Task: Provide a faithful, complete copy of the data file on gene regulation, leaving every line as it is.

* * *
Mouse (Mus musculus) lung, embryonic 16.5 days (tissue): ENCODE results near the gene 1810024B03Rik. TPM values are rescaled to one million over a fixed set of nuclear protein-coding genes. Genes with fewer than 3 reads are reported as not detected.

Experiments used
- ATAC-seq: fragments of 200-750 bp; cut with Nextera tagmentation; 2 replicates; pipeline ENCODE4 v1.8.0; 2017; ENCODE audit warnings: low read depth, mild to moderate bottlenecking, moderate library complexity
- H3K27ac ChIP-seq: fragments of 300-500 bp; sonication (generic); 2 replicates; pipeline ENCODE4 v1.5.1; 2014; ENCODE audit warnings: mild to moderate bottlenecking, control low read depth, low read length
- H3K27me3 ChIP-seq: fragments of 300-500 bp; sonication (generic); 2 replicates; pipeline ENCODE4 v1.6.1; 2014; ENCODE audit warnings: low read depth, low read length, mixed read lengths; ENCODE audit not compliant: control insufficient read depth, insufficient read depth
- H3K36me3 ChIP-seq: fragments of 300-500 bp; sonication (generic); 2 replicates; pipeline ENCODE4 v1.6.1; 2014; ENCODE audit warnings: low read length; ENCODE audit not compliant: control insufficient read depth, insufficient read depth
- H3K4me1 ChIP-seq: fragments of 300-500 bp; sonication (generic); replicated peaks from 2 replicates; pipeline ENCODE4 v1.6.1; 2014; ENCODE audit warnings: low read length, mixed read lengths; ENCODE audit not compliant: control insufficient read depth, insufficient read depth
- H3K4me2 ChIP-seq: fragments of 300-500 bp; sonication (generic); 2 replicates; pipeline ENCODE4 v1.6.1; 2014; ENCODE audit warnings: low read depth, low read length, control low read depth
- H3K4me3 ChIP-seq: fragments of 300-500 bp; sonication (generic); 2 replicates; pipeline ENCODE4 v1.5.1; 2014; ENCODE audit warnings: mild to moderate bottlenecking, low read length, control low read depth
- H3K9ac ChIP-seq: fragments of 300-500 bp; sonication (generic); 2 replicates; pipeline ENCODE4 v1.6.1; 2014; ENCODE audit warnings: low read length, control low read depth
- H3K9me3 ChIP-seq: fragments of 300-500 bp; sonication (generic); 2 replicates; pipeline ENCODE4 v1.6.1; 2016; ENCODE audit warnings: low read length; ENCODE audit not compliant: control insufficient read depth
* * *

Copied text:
Mouse (Mus musculus) lung, embryonic 16.5 days (tissue): ENCODE results near the gene 1810024B03Rik. TPM values are rescaled to one million over a fixed set of nuclear protein-coding genes. Genes with fewer than 3 reads are reported as not detected.

Experiments used
- ATAC-seq: fragments of 200-750 bp; cut with Nextera tagmentation; 2 replicates; pipeline ENCODE4 v1.8.0; 2017; ENCODE audit warnings: low read depth, mild to moderate bottlenecking, moderate library complexity
- H3K27ac ChIP-seq: fragments of 300-500 bp; sonication (generic); 2 replicates; pipeline ENCODE4 v1.5.1; 2014; ENCODE audit warnings: mild to moderate bottlenecking, control low read depth, low read length
- H3K27me3 ChIP-seq: fragments of 300-500 bp; sonication (generic); 2 replicates; pipeline ENCODE4 v1.6.1; 2014; ENCODE audit warnings: low read depth, low read length, mixed read lengths; ENCODE audit not compliant: control insufficient read depth, insufficient read depth
- H3K36me3 ChIP-seq: fragments of 300-500 bp; sonication (generic); 2 replicates; pipeline ENCODE4 v1.6.1; 2014; ENCODE audit warnings: low read length; ENCODE audit not compliant: control insufficient read depth, insufficient read depth
- H3K4me1 ChIP-seq: fragments of 300-500 bp; sonication (generic); replicated peaks from 2 replicates; pipeline ENCODE4 v1.6.1; 2014; ENCODE audit warnings: low read length, mixed read lengths; ENCODE audit not compliant: control insufficient read depth, insufficient read depth
- H3K4me2 ChIP-seq: fragments of 300-500 bp; sonication (generic); 2 replicates; pipeline ENCODE4 v1.6.1; 2014; ENCODE audit warnings: low read depth, low read length, control low read depth
- H3K4me3 ChIP-seq: fragments of 300-500 bp; sonication (generic); 2 replicates; pipeline ENCODE4 v1.5.1; 2014; ENCODE audit warnings: mild to moderate bottlenecking, low read length, control low read depth
- H3K9ac ChIP-seq: fragments of 300-500 bp; sonication (generic); 2 replicates; pipeline ENCODE4 v1.6.1; 2014; ENCODE audit warnings: low read length, control low read depth
- H3K9me3 ChIP-seq: fragments of 300-500 bp; sonication (generic); 2 replicates; pipeline ENCODE4 v1.6.1; 2016; ENCODE audit warnings: low read length; ENCODE audit not compliant: control insufficient read depth